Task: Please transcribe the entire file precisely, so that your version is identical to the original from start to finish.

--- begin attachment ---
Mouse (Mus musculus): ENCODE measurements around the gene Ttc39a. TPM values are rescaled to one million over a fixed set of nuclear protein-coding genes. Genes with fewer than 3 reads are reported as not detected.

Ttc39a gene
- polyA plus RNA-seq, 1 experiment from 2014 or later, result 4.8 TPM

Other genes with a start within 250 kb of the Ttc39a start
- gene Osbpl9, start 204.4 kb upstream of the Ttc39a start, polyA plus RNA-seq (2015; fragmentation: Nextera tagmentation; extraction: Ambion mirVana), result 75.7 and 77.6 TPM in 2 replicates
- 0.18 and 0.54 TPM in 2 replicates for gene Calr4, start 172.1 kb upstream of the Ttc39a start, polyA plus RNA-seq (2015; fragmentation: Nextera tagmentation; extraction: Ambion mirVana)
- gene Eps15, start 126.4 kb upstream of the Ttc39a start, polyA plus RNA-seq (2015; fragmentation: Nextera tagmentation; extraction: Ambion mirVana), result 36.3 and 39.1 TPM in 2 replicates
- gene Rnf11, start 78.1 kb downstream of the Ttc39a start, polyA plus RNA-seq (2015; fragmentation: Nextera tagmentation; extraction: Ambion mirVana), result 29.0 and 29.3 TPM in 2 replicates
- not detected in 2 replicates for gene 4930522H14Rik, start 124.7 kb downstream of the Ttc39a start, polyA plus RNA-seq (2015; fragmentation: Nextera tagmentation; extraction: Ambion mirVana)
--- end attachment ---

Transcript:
Mouse (Mus musculus): ENCODE measurements around the gene Ttc39a. TPM values are rescaled to one million over a fixed set of nuclear protein-coding genes. Genes with fewer than 3 reads are reported as not detected.

Ttc39a gene
- polyA plus RNA-seq, 1 experiment from 2014 or later, result 4.8 TPM

Other genes with a start within 250 kb of the Ttc39a start
- gene Osbpl9, start 204.4 kb upstream of the Ttc39a start, polyA plus RNA-seq (2015; fragmentation: Nextera tagmentation; extraction: Ambion mirVana), result 75.7 and 77.6 TPM in 2 replicates
- 0.18 and 0.54 TPM in 2 replicates for gene Calr4, start 172.1 kb upstream of the Ttc39a start, polyA plus RNA-seq (2015; fragmentation: Nextera tagmentation; extraction: Ambion mirVana)
- gene Eps15, start 126.4 kb upstream of the Ttc39a start, polyA plus RNA-seq (2015; fragmentation: Nextera tagmentation; extraction: Ambion mirVana), result 36.3 and 39.1 TPM in 2 replicates
- gene Rnf11, start 78.1 kb downstream of the Ttc39a start, polyA plus RNA-seq (2015; fragmentation: Nextera tagmentation; extraction: Ambion mirVana), result 29.0 and 29.3 TPM in 2 replicates
- not detected in 2 replicates for gene 4930522H14Rik, start 124.7 kb downstream of the Ttc39a start, polyA plus RNA-seq (2015; fragmentation: Nextera tagmentation; extraction: Ambion mirVana)